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How I Became a Homeowner at 19 Years Old

Written by: Hayden Eastwood

Like many of my peers, I grew up hearing that to be successful, you have to get straight A’s, go to college, and get a good job. My older brother is a dentist– and my sister is an anesthesiologist, so I guess the college thing worked out for them. Not for me– I got almost straight A’s in high school and graduated with a 3.9 GPA– the only problem was that I hated school. I figured the sooner it was over, the sooner I could start working full time (even though technically I already was). I got accepted to start a fire one college training program at a different school in the afternoon. Because of my grades and ACT score, I was allowed to graduate high school a semester early. I finished my fire one training at the top of my class, only to find out that I needed to be 18 to take the test to certify. I had just turned 17 AND had gotten emancipated– I was devastated.

I was living on my own, making $10 an hour in an ice cream parlor. I had planned on being a firefighter and already having a job lined up. About this time, an Army recruiter hit me up and asked if I had considered joining. I jumped at the opportunity. Free food, free housing? What else could I ask for?

By the time I was 18, I had found myself stationed in South Korea. The initial excitement had worn off at this point. I hated sharing a room with someone. It seemed like the only way to any privacy was to get married– which I definitely was not interested in doing. I figured if I could make enough money, I could buy a house, turn it into a rental after a year, and use that to pay the mortgage on my second house.

So, for my last six months in Korea, all I did was learn as much as possible about real estate. Youtube, forums, blogs; whatever I could get my hands on without spending a lot.

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I arrived in Killeen, Texas, on January 10, 2022. Before I went through the gate for the first time, I stopped to look at a house. It was affordable– even for an E4. But after seeing it up close, I saw why. The house was riddled with bullet holes and the shed in the backyard had its windows shot out. I immediately realized that to make my plan work, I needed to make more money.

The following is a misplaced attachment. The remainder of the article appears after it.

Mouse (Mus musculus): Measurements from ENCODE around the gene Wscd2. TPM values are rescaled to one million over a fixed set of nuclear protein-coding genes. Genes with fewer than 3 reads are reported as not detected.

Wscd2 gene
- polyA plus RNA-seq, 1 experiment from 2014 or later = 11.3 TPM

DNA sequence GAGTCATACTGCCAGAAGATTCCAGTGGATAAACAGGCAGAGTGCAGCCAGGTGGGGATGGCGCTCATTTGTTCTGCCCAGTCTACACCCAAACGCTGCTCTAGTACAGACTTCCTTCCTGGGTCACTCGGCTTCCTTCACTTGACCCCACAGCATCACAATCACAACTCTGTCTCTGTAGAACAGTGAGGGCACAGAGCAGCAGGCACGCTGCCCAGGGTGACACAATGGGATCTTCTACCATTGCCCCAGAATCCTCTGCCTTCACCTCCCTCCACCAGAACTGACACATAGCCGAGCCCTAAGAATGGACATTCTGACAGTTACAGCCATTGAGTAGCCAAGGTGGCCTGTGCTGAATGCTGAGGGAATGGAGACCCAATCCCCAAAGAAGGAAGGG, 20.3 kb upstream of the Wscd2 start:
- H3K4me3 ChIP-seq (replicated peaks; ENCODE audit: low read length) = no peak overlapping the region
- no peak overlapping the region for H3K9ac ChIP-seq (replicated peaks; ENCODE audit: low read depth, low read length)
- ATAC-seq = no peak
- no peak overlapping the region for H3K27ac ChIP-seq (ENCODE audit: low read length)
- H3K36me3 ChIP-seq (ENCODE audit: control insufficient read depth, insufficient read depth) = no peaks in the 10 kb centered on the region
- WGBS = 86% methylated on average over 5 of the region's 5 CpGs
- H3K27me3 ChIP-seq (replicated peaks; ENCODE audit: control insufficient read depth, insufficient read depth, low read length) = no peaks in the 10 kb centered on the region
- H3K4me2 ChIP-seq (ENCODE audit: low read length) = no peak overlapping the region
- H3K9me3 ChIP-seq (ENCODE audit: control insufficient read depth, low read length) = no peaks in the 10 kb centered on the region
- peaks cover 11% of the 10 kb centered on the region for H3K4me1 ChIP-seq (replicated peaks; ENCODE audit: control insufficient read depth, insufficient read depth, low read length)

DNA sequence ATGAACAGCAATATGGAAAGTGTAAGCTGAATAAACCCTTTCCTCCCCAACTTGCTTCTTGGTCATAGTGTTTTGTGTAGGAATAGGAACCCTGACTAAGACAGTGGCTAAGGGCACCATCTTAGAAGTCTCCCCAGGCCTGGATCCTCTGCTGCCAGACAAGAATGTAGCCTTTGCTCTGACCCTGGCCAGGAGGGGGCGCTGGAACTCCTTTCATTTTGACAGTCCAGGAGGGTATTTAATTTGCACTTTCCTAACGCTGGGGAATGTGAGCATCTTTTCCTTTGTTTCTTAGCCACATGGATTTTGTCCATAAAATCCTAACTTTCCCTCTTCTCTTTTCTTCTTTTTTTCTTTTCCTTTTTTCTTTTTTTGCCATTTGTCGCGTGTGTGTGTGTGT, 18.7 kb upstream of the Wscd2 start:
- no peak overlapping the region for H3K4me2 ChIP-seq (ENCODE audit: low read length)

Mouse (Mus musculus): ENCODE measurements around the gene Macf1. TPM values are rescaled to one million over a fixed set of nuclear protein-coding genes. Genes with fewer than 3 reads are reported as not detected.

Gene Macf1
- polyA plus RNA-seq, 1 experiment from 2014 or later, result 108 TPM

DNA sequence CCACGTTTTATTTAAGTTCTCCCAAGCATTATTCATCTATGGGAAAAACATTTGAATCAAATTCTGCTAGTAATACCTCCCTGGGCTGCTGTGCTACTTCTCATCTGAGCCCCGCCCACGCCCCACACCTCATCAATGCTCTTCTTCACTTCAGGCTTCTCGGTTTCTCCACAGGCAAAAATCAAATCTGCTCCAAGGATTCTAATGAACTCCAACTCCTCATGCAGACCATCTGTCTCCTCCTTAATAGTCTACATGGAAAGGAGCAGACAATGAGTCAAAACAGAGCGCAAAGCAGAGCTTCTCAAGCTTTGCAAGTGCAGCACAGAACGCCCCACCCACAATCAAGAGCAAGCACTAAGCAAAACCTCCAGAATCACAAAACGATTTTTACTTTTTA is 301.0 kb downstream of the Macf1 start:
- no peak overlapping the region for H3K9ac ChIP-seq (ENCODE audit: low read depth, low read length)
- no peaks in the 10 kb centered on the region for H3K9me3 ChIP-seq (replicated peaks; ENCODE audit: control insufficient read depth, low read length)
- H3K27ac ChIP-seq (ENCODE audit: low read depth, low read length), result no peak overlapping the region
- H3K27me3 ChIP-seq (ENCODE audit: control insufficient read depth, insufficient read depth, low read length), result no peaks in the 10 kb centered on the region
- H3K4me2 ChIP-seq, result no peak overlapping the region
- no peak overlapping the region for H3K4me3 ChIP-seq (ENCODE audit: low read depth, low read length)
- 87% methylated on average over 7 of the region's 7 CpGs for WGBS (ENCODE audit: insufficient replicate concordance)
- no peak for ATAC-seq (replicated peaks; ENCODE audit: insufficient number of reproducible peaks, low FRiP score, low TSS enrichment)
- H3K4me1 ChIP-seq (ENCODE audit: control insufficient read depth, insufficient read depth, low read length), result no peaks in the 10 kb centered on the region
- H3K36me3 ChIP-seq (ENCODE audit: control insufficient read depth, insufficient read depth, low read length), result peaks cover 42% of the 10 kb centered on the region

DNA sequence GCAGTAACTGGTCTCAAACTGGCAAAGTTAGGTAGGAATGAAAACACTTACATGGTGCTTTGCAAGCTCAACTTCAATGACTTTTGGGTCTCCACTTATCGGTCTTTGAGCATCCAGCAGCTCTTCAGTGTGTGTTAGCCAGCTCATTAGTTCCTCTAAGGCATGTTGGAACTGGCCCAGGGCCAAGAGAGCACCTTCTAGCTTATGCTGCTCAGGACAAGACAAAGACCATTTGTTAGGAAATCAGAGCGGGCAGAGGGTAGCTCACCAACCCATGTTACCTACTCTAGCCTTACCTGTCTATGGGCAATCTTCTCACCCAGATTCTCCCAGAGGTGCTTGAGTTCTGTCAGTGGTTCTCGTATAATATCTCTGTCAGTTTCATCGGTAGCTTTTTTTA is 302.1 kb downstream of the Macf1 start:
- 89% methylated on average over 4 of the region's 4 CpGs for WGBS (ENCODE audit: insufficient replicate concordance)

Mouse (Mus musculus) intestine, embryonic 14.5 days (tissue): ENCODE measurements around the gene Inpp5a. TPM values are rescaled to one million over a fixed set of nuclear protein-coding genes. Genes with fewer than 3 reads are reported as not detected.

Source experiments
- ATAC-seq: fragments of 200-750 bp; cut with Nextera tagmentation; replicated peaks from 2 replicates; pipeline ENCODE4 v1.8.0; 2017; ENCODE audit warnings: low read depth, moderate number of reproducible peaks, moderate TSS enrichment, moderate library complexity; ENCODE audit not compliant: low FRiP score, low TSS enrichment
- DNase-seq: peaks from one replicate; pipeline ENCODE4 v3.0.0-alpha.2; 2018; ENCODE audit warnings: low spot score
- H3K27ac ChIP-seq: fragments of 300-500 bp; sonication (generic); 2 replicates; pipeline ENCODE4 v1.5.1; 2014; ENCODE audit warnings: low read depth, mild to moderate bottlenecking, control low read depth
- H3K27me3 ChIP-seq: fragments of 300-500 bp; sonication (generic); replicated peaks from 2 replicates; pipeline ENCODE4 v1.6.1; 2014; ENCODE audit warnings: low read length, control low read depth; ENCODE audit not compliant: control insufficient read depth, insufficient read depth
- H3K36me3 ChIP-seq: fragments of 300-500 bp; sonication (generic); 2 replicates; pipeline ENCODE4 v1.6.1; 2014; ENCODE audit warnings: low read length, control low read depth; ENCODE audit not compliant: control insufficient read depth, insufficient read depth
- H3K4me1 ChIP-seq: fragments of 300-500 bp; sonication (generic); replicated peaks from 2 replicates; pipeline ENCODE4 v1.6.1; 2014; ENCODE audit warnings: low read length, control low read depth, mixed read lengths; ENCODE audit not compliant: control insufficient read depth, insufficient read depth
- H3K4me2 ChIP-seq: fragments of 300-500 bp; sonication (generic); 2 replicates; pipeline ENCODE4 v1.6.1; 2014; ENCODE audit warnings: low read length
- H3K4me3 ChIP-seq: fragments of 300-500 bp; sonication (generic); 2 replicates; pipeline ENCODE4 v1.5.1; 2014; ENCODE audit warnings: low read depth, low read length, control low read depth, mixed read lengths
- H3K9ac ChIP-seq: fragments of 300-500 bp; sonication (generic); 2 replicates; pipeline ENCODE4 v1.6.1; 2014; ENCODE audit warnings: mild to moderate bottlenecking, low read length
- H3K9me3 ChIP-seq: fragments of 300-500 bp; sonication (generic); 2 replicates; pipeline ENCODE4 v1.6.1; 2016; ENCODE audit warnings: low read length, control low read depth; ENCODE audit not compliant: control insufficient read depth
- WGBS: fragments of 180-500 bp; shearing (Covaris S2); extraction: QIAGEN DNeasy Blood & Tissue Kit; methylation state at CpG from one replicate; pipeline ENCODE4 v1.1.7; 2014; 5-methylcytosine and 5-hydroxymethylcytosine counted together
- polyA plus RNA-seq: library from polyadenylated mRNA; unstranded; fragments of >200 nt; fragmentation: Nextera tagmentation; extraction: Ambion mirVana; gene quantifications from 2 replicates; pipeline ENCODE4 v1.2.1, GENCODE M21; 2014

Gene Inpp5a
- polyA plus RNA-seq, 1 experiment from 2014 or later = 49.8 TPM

I started delivering food with Uber Eats. It was the only job I could do on my own time that didn’t require me to be 21. Every day, as soon as I was released from work, I would change, pull up the app, and start delivering. I worked seven days a week, and every spare hour I had was spent delivering food. I was getting excited that it just might work. That is, until I got to the end of my first month. Looking at my bank account, I realized over half of the money I made was being spent on gas.

I needed a new plan. I decided to take a huge risk and buy a 2013 Tesla Model S. It was the cheapest, longest-range electric car I could find. And it had free lifetime supercharging. I sold my truck the same day. I made friends with a manager at the hotel near the base, and she let me use the car charger in the back to charge my car for free. Now I was able to deliver food without paying for gas!

At this point, I was comfortable looking at houses again. I had raised my budget to 150k. I put in full-price offer after full-price offer, only to get beat out by a cash offer or an over-asking price offer. After about 10 offers not getting accepted, I began to worry that all my effort had been for nothing. Entirely by accident, I met a realtor who told me she knew the selling agent on a specific property I wanted to view. I looked at the house, put in an offer within 30 minutes of it being listed, and had my offer accepted within 24 hours for 10k UNDER the asking price.

I closed on the house in May 2022. It’s a cute little three-bedroom, one-bath, completely remodeled home with a tiny one-car garage. Today, two of the bedrooms are rented to two friends of mine. My girlfriend and I split what’s left of the mortgage, which is barely anything. I get free electricity at night from my energy company, so it costs me nothing to charge the car. I still do Uber on the side. We are getting ready to buy a second house next year and turn this one into a rental, which will bring in around $600 a month after expenses.

I would love to say that I had it all figured out and knew what I was doing from the start, but that would be infinitely far from the truth. I took risks and told myself I would figure it out along the way. Anytime I wasn’t delivering food or working on base, I was reading about real estate and watching YouTube videos, cramming as much knowledge as possible. I am nowhere near able to live off of passive income, but I am definitely one step closer.

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Our team strives to educate, mentor and empower active duty service members, veterans, spouses and military families to reach financial freedom through creating passive income through real estate investing. Our goal is for Active Duty Passive Income (ADPI) members to own as much of America as possible.